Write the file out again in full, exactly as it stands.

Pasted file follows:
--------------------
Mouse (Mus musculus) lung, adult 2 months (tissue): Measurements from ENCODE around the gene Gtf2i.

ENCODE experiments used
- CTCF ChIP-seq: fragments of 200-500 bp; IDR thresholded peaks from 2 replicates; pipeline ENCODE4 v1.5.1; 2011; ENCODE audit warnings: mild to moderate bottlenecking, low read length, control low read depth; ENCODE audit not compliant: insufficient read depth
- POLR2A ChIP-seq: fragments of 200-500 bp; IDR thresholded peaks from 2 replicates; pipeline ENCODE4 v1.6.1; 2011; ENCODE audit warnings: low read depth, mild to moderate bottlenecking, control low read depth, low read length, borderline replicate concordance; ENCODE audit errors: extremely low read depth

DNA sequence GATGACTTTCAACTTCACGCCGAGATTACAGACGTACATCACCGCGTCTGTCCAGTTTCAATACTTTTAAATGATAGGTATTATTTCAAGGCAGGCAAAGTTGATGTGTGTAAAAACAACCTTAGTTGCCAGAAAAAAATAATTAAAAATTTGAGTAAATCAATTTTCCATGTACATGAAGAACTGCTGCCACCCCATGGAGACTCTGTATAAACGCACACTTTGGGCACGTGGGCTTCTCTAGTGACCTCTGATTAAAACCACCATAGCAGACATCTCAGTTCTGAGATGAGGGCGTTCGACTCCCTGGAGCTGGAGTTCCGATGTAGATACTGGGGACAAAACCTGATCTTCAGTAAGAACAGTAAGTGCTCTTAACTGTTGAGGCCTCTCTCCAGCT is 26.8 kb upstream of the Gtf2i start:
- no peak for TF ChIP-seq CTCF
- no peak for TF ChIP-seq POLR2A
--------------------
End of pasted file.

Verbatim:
Mouse (Mus musculus) lung, adult 2 months (tissue): Measurements from ENCODE around the gene Gtf2i.

ENCODE experiments used
- CTCF ChIP-seq: fragments of 200-500 bp; IDR thresholded peaks from 2 replicates; pipeline ENCODE4 v1.5.1; 2011; ENCODE audit warnings: mild to moderate bottlenecking, low read length, control low read depth; ENCODE audit not compliant: insufficient read depth
- POLR2A ChIP-seq: fragments of 200-500 bp; IDR thresholded peaks from 2 replicates; pipeline ENCODE4 v1.6.1; 2011; ENCODE audit warnings: low read depth, mild to moderate bottlenecking, control low read depth, low read length, borderline replicate concordance; ENCODE audit errors: extremely low read depth

DNA sequence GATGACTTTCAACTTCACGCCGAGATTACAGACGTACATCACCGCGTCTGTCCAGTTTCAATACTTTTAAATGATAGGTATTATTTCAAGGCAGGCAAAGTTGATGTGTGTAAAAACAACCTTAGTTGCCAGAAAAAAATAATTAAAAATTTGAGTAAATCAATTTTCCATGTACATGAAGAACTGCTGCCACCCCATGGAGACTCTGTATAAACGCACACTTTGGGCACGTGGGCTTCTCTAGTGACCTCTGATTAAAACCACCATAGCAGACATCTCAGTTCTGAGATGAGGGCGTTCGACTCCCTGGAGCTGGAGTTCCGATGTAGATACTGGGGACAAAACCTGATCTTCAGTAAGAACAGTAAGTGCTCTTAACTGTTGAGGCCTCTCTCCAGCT is 26.8 kb upstream of the Gtf2i start:
- no peak for TF ChIP-seq CTCF
- no peak for TF ChIP-seq POLR2A